On one of my first afternoons in Paris, I walked with Emily to the boulangerie my friends and I now affectionately call the maison jaune for its yellow awning. Emily was wanting lunch.
As we walked in, I examined the sandwiches skeptically. It was early on. I was afraid of anything that was too colorful, too expressive. The greens and reds and all the cheeses left me without appetite. Searching for the most utilitarian lunch possible, my eyes caught onto a jambon beurre. So unsophisticated, so easy.
I looked over my shoulder at the counter, where Emily was buying a chocolate éclair.
As we were leaving, I watched her unwrap the little dessert.
“Lunch?” I said.
“Oh. Is this awful?” She asked as she raised the éclair to her mouth.
I smiled. I didn’t really care, but I didn’t know her well enough to tease her anyway.
She bit into it. I saw the chocolate cream and couldn’t say I wasn’t jealous of her.
“Shit,” she said with her mouth full. “Fuck.”
These are words I would come to live by in Paris.
I am on the east side of the Champ de Mars. It is 11pm. I am waiting for Kevin next to the Bicentennial monument. It is a mild October evening, save for the rain which falls at a slant into the yellow lamp light that casts the Egyptian-style building into a perpetual day-state. It’s very pretty.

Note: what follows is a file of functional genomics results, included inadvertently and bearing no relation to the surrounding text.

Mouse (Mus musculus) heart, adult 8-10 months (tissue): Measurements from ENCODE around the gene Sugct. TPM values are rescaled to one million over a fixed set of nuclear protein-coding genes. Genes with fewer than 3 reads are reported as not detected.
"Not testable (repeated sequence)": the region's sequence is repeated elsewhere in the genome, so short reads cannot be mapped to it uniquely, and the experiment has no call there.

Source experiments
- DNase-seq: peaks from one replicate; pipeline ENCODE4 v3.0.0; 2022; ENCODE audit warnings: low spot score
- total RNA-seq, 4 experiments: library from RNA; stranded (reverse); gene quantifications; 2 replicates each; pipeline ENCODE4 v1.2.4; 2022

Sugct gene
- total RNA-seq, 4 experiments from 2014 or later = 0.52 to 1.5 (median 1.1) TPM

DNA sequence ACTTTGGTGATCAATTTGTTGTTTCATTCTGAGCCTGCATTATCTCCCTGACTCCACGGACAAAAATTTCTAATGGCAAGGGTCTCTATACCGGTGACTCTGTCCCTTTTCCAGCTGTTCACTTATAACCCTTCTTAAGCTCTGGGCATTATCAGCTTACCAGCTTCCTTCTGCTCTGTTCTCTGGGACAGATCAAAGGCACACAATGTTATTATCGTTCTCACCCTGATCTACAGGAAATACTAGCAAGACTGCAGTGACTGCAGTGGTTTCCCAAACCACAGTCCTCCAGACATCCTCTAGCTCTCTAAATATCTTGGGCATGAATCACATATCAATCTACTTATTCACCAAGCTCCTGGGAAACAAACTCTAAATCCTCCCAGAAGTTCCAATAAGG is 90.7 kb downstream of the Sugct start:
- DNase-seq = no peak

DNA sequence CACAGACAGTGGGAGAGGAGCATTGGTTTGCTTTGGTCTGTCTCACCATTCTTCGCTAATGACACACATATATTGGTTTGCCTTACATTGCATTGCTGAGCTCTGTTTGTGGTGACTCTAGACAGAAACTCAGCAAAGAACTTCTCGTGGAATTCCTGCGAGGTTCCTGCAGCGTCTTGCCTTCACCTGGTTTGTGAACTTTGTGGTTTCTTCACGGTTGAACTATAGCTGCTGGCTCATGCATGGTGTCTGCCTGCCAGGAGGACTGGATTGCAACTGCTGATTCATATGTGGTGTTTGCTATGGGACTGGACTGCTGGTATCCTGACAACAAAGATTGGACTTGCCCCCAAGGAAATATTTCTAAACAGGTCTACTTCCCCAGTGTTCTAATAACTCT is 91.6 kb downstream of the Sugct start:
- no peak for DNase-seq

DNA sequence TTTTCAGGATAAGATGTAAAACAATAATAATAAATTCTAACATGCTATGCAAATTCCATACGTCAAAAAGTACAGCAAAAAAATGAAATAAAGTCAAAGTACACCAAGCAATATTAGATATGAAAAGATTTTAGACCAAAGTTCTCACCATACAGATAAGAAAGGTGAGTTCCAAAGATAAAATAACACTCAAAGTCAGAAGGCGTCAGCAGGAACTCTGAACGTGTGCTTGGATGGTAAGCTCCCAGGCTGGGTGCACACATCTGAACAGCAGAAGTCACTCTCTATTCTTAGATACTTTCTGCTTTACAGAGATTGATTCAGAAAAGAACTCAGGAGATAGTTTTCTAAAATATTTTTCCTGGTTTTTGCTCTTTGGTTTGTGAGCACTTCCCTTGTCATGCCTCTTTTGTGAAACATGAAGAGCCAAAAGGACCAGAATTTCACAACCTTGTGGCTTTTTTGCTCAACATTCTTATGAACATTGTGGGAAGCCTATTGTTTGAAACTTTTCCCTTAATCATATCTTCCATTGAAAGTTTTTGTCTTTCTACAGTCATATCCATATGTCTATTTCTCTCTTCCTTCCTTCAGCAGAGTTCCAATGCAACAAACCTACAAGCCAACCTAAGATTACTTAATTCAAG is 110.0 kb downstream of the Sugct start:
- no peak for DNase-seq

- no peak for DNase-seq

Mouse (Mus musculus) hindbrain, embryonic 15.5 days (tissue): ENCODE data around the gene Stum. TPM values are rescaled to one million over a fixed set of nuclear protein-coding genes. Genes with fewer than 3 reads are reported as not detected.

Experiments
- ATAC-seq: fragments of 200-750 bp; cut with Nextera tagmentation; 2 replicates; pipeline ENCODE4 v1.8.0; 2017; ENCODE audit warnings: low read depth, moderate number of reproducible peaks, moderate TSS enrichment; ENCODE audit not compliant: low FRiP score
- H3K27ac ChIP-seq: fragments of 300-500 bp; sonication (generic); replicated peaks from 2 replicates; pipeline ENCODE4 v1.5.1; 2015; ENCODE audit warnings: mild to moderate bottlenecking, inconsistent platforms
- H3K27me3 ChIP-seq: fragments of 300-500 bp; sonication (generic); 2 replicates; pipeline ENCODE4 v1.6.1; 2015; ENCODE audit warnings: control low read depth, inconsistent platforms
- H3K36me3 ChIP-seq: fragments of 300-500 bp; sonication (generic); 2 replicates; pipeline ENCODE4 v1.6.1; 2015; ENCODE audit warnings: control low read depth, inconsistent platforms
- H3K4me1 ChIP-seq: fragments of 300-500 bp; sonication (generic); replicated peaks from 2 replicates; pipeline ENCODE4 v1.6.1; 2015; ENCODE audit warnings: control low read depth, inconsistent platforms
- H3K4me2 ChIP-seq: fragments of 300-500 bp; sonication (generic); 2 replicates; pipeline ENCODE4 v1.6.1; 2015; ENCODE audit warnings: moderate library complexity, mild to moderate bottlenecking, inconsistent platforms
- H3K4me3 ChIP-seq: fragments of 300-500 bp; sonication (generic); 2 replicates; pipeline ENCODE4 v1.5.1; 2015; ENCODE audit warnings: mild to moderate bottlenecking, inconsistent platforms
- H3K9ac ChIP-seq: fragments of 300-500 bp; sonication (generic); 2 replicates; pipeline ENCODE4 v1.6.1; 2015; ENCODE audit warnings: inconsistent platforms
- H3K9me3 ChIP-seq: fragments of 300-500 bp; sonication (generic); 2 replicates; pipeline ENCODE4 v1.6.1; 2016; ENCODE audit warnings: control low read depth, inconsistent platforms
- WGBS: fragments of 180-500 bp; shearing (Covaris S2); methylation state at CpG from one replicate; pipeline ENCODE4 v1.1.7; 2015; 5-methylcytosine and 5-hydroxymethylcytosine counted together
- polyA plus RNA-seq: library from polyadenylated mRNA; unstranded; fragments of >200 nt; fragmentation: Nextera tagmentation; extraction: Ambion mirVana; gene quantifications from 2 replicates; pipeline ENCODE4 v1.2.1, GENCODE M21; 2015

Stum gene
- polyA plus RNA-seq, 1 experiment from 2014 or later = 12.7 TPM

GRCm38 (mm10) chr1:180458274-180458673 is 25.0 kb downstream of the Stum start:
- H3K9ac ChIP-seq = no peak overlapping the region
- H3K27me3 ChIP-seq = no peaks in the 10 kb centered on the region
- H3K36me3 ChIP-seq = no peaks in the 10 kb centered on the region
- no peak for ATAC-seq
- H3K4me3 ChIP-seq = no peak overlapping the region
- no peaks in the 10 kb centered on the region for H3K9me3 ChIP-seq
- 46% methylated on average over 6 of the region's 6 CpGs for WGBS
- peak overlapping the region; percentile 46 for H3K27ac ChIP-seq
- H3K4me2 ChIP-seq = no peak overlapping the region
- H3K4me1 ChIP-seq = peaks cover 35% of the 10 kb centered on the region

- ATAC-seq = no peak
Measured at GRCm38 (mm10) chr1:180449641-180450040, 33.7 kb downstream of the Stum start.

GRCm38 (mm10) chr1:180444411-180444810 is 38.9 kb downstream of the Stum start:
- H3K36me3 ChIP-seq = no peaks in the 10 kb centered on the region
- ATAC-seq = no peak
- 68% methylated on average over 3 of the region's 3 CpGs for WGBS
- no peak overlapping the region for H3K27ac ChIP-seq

I ought to be writing a paper but was restless in my apartment. Even though it is raining, I decided to take a walk. I asked Kevin to come because he lives on this side of the Champ. The ugly monument is the half-way point between our places.
From the monument platform, I can see the Rue de Grenelle. It the darkness, Kevin is walking in my direction, under an enormous red umbrella. I try to imagine what I must look like, standing on the platform in the yellow rain beneath a red umbrella of my own, all framed by a hesitant blackness. To me it is a very romantic image, one I had never imagined for myself in the United States. I smile as Kevin collapses his umbrella.
My umbrella is a cheap little thing. I would peg it at about five dollars. In New York, it might last a day. I bought it at Monoprix on Rue de Passy in the middle of a downpour. It cost fifteen euro. Even though the rain has turned to mist, I keep the umbrella open, as if to justify the cost.
Kevin and I are walking north on the wide, empty sidewalk of Avenue Élisée Reclus. It is the first time I’ve been alone with him in a while. I ask him how his work is going, whether he is enjoying himself. The answers, I know, will be negative, but I enjoy hearing him speak hyperbolically about “giving up on life.” It is our biggest common ground, this capacity for turning every thumbs-up or thumbs-down question into an existential crisis.
“I don’t even know what I’m doing here,” he says. (I remember he said this on our first day in Paris.) “I don’t even know what I’m doing in college.”
I remind him of our grandiose surroundings, the Eiffel Tower, the value of “the experience.” He sighs.